It is always interesting to watch second-term presidents and governors in action. In America, Barack Obama enters the twilight of his presidency on a wave of victories as he cements his legacies in terms of foreign and domestic policy. With no further political battles to fight, “second-termers” are likely to be more laid-back and prepared to say what they really think, without having to offend this or that constituency due to re-election concerns.
As one of the few second-term governors in the current ranks, Adams Oshiomhole occupies an interesting position. With just over a year to the end of his tenure, which ends next November, he appears set to go out with a bang. He has made it his business to challenge the former coordinating minister for the economy, Ngozi Okonjo-Iweala, over her handling of the economy. Specifically, he has accused her of illegal deductions from the Federation Account in aid of Jonathan’s re-election campaign, to the tune of $1 billion.
Needless to say, this is a weighty allegation. It is an allegation that should not be made at all without proof, one that should not be made unless the accuser is prepared to approach a court of law with proof of that accusation, so that the accused can respond. If correct, it is a betrayal of public trust that should warrant substantial time in jail and serve as a warning to others.
… and the reality on ground
But we are not at that point yet. One thing Nigeria excels in is “trial by media,” where all manner of libelous allegations are flung hither and thither on the pages of newspapers and, increasingly, the online space. A more functional legal system would be full to the brim with libel lawsuits, and many would be out of business due to the damages they would have to pay.
This is not the case, and so a free-for-all is the result, with media outlets falling over themselves to amplify the allegations of people like Adams Oshiomhole, as if those allegations were newsworthy in and of themselves.
The fact is that they are not. As I said here earlier this month when examining the sudden ‘revival’ of the EFCC, corruption is not fought on the pages of newspapers. No amount of bombast or spectacle can replace the due legal process that comes with establishing the guilt of a person, and meting out the full punishment.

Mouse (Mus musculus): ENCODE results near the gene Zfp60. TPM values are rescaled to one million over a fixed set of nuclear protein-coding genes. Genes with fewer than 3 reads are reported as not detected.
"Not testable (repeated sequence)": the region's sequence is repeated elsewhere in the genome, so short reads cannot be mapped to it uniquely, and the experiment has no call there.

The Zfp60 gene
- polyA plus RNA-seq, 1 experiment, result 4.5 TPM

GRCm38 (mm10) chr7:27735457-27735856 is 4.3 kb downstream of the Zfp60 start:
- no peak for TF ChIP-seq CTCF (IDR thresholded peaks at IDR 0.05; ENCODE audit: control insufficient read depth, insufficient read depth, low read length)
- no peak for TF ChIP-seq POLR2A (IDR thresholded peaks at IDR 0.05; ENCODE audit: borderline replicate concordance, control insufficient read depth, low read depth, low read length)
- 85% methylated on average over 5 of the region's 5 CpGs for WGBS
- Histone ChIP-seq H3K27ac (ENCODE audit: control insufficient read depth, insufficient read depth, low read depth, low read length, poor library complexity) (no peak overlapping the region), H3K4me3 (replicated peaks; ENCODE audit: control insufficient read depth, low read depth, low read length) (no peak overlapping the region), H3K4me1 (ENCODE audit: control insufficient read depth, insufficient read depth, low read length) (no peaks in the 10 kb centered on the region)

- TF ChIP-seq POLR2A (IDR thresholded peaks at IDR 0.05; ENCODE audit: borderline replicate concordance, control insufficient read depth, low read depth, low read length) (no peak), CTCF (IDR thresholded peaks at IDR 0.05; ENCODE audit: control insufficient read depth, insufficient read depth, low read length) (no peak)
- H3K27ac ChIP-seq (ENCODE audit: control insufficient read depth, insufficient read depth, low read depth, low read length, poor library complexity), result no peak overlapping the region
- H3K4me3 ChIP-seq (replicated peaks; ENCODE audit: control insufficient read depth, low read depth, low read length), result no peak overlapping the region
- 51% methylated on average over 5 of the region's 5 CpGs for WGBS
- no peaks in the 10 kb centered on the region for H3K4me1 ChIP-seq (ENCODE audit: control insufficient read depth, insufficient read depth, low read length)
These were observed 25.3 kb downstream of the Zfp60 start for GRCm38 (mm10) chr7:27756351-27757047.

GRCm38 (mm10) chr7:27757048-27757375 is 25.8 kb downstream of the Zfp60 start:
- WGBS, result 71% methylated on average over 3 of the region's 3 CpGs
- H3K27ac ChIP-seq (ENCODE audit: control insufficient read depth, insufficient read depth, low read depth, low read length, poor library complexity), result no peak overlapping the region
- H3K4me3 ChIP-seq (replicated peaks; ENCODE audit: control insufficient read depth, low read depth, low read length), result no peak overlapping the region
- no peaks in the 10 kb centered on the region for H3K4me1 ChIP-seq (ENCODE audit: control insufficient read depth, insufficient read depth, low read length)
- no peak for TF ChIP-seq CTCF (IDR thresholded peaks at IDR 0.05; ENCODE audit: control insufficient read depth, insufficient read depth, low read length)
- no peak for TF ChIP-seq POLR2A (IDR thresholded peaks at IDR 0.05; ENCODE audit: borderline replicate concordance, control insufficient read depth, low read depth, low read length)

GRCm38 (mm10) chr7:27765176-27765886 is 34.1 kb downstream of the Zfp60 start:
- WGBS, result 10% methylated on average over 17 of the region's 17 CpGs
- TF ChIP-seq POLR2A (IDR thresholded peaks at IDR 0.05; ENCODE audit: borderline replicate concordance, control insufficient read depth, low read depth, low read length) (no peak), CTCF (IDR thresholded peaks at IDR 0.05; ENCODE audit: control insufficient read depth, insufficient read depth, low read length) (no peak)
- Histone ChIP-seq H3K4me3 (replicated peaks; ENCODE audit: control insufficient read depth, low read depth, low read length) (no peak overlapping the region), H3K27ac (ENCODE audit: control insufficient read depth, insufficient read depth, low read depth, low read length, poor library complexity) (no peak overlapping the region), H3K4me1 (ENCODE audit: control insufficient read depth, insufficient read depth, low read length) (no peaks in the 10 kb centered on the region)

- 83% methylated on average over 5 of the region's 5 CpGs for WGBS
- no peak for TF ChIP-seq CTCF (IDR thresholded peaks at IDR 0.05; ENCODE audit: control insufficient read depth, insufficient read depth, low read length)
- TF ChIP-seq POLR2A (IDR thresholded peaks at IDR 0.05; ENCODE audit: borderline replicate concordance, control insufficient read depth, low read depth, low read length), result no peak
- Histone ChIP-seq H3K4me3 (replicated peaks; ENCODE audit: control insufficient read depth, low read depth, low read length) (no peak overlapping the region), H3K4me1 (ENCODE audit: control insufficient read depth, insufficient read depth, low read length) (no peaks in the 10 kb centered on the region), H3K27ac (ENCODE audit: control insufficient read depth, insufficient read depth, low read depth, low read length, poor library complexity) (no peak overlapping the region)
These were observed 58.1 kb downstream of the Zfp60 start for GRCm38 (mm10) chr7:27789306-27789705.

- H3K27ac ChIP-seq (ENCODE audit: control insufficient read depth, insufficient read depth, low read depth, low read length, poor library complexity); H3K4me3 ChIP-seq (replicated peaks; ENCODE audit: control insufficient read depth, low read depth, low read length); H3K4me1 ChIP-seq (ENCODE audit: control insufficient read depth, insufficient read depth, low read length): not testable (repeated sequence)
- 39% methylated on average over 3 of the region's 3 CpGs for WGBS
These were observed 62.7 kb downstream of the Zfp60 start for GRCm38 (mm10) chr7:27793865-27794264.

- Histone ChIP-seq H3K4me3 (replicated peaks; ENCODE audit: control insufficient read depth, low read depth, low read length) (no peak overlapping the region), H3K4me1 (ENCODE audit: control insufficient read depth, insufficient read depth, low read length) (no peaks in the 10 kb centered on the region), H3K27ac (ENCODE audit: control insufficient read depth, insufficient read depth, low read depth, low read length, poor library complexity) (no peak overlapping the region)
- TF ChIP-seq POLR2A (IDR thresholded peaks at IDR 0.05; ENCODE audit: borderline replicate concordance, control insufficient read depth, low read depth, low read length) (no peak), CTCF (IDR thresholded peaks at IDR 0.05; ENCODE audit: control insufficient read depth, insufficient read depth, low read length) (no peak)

Oshiomhole’s latest allegation is that he was told by senior American officials that a minister in Jonathan’s cabinet stole $6 billion, which is over a trillion Naira. The questions that follow this statement are obvious, from the identity of this minister, to when a case will be brought against him or her.
The proper thing to do is bring charges in a court of law and tender evidence so that the law can take its course. Unless and until the Buhari administration can do this, it is unwise to continue to allow Adams Oshiomhole – or anyone else, for that matter – continue to make these statements. There is a lot of danger in continuing this cycle where new administrations at state and federal accuse their predecessors of all kinds of things, without ever holding them to account.
Much ado about…?
The biggest question, perhaps, is this: Why has Adams Oshiomhole, in the last two months, become a cross between an auditor, anti-corruption czar, presidential spokesman and judge? What is the end game?
Both the PDP and the APC have governors who are prepared to say things others will not say, those who are prepared to ‘take one for the team’. On the PDP side, it is Ayo Fayose. On the APC side, it used to be Rotimi Amaechi. It now appears that Adams Oshiomhole is rising to take over that abrasive, combative role, while Amaechi himself has been especially quiet.
This role, however, is mostly useless to governance, and it smacks of an administration that is still in campaign mode. Beyond giving ample material for newspaper headlines, it is full of sound and fury, signifying nothing.
MacEbong is a communications professional and political analyst. He writes via Naij.com